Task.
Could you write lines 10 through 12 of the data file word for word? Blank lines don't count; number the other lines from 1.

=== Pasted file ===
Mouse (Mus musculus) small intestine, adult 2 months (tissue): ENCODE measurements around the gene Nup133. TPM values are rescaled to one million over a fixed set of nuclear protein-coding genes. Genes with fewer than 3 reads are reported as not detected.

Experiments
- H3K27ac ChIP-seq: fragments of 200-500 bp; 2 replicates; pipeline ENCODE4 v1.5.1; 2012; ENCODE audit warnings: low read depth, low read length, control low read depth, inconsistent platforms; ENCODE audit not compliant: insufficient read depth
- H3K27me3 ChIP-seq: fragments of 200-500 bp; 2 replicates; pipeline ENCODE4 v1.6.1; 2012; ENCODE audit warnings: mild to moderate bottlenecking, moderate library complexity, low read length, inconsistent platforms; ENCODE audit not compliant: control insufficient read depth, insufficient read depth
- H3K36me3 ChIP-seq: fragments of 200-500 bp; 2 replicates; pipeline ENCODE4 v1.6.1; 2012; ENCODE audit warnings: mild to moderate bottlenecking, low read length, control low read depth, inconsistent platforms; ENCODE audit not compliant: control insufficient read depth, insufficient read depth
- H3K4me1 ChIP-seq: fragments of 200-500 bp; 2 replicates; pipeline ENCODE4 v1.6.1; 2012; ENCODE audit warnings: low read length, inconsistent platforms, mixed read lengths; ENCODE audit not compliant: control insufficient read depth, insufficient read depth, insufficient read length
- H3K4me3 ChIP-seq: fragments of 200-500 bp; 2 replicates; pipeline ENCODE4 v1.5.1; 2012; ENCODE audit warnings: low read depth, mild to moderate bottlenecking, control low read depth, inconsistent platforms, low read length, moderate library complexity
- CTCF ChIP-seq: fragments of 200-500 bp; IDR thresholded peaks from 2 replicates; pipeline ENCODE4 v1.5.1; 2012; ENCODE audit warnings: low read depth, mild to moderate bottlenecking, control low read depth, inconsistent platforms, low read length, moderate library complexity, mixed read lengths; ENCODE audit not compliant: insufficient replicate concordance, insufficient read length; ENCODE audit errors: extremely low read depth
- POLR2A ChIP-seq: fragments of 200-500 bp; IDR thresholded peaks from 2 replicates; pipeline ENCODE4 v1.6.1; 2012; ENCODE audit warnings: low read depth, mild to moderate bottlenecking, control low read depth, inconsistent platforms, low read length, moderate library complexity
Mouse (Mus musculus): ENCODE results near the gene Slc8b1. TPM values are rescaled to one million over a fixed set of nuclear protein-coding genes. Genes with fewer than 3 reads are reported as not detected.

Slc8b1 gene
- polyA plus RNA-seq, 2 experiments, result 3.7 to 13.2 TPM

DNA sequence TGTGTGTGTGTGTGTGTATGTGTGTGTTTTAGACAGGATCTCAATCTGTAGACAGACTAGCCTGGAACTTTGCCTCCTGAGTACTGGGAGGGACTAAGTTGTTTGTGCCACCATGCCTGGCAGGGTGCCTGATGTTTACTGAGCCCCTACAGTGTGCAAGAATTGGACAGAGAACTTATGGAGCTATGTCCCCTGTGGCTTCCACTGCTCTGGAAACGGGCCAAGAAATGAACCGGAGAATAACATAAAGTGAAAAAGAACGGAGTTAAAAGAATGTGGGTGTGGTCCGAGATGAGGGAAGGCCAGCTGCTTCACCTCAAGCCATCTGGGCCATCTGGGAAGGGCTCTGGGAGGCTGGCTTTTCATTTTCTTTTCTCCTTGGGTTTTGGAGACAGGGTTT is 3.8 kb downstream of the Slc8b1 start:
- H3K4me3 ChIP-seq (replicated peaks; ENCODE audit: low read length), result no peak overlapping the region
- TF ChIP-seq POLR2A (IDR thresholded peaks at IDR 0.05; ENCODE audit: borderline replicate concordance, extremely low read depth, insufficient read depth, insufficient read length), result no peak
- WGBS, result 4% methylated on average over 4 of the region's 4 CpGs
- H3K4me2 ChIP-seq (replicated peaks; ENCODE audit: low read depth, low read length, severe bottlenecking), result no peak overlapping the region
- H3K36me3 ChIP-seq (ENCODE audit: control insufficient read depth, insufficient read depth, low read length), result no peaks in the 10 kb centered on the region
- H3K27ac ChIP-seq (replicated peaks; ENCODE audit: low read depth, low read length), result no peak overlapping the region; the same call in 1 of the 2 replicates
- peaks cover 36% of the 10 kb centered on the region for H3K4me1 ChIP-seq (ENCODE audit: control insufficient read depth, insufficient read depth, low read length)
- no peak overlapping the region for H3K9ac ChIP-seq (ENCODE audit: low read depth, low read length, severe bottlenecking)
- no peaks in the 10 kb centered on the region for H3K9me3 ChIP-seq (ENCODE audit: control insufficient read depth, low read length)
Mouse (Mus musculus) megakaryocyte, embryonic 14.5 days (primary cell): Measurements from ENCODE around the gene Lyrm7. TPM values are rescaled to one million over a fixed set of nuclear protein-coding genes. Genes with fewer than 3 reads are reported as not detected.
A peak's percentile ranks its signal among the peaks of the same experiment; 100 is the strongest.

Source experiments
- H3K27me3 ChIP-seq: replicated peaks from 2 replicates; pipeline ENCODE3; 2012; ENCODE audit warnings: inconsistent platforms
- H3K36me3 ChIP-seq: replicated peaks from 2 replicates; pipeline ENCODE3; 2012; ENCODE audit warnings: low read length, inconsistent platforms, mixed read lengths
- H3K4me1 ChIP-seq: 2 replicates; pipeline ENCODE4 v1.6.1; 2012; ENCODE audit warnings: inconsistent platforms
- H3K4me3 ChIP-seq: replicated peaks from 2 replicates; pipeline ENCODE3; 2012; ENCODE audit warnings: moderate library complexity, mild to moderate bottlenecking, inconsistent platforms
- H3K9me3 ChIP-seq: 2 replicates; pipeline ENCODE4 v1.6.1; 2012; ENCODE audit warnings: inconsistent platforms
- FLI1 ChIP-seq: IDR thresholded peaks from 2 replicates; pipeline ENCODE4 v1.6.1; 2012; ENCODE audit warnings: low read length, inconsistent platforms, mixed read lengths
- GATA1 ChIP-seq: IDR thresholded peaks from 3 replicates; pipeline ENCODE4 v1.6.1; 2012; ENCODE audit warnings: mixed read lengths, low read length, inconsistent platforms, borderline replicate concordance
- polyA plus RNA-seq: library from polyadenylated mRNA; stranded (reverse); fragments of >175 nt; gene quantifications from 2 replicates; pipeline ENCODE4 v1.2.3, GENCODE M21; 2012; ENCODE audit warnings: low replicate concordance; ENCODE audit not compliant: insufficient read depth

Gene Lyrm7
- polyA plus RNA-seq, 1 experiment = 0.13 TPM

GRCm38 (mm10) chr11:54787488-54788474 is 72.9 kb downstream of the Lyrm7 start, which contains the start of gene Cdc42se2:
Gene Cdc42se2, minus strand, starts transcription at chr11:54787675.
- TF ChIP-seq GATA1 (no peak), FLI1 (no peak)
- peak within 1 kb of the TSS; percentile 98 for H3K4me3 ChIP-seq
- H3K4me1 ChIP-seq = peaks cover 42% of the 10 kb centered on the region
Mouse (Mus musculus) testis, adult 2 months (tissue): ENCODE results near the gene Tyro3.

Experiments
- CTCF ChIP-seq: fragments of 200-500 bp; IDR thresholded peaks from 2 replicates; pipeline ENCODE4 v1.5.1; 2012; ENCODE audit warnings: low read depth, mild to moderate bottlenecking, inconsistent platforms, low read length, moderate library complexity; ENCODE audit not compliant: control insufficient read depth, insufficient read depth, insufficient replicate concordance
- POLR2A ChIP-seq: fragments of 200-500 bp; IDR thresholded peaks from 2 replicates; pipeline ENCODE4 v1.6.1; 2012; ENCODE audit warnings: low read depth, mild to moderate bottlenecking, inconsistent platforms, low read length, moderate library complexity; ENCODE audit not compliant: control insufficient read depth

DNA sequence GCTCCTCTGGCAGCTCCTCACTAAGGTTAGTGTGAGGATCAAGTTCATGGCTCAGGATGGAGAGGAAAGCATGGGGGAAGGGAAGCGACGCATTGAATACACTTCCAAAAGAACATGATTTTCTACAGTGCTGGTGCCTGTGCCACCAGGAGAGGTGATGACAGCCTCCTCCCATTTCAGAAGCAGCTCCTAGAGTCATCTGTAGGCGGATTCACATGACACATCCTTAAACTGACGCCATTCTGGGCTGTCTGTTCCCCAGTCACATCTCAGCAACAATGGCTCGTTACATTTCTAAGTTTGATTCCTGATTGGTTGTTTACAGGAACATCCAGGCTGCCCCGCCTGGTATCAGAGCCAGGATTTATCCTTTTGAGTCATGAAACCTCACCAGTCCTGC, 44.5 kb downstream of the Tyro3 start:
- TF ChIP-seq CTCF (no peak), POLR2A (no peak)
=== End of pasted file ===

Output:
Mouse (Mus musculus): ENCODE results near the gene Slc8b1. TPM values are rescaled to one million over a fixed set of nuclear protein-coding genes. Genes with fewer than 3 reads are reported as not detected.

Slc8b1 gene
- polyA plus RNA-seq, 2 experiments, result 3.7 to 13.2 TPM